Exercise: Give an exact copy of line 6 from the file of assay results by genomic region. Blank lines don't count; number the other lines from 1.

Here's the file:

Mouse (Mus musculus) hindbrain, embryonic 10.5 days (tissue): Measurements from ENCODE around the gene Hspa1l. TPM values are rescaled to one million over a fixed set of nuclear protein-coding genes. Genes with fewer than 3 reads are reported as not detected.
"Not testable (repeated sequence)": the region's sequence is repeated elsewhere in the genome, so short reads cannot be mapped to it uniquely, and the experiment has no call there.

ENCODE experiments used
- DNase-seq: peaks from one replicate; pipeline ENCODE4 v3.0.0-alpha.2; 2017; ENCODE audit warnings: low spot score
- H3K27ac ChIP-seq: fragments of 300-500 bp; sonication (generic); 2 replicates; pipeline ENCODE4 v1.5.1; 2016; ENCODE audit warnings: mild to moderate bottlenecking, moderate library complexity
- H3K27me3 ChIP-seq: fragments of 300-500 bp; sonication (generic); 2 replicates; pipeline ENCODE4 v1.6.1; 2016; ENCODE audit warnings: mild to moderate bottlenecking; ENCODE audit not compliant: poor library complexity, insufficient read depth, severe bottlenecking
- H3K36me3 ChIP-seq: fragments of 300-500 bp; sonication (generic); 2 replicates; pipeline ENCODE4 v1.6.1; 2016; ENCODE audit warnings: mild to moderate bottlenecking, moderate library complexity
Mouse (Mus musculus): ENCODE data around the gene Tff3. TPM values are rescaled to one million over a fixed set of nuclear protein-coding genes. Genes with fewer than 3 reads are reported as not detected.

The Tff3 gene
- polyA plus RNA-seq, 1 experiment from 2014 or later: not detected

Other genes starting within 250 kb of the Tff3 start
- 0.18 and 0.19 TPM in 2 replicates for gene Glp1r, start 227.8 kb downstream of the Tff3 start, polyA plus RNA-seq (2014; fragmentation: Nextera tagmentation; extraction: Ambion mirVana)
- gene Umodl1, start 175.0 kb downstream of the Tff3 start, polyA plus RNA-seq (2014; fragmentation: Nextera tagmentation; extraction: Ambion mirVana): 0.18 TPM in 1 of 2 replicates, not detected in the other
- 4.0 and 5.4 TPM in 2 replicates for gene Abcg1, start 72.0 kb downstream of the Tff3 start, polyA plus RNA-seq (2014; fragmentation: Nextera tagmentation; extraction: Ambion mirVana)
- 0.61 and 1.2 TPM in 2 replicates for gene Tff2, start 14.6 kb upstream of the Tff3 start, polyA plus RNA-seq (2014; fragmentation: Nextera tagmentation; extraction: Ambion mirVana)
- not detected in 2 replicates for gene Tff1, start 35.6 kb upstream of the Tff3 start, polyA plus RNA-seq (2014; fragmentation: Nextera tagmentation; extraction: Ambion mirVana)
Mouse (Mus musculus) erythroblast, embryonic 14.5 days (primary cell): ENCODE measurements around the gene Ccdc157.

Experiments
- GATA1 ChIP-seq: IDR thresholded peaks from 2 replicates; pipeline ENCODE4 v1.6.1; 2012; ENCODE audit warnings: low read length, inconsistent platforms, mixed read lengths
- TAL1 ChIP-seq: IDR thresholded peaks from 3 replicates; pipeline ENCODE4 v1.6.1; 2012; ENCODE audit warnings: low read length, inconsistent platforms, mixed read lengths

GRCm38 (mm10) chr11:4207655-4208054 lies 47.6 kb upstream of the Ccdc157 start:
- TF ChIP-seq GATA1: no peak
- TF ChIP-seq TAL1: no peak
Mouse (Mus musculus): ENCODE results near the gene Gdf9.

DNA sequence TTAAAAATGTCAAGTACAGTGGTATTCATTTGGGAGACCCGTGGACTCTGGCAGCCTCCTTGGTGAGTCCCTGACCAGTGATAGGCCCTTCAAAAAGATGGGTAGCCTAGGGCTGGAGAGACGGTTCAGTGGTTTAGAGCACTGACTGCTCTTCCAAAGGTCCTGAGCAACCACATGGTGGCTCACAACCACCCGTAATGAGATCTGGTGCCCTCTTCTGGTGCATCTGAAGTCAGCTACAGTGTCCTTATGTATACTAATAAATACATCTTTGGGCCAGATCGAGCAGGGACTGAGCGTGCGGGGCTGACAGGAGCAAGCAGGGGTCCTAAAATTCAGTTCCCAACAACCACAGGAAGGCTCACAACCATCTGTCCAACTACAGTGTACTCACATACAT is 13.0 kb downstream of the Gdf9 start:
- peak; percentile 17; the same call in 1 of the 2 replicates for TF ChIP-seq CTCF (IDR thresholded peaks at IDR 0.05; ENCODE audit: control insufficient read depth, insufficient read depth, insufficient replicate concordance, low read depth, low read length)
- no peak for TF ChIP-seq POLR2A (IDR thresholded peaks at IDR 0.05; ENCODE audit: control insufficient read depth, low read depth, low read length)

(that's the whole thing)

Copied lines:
- H3K27me3 ChIP-seq: fragments of 300-500 bp; sonication (generic); 2 replicates; pipeline ENCODE4 v1.6.1; 2016; ENCODE audit warnings: mild to moderate bottlenecking; ENCODE audit not compliant: poor library complexity, insufficient read depth, severe bottlenecking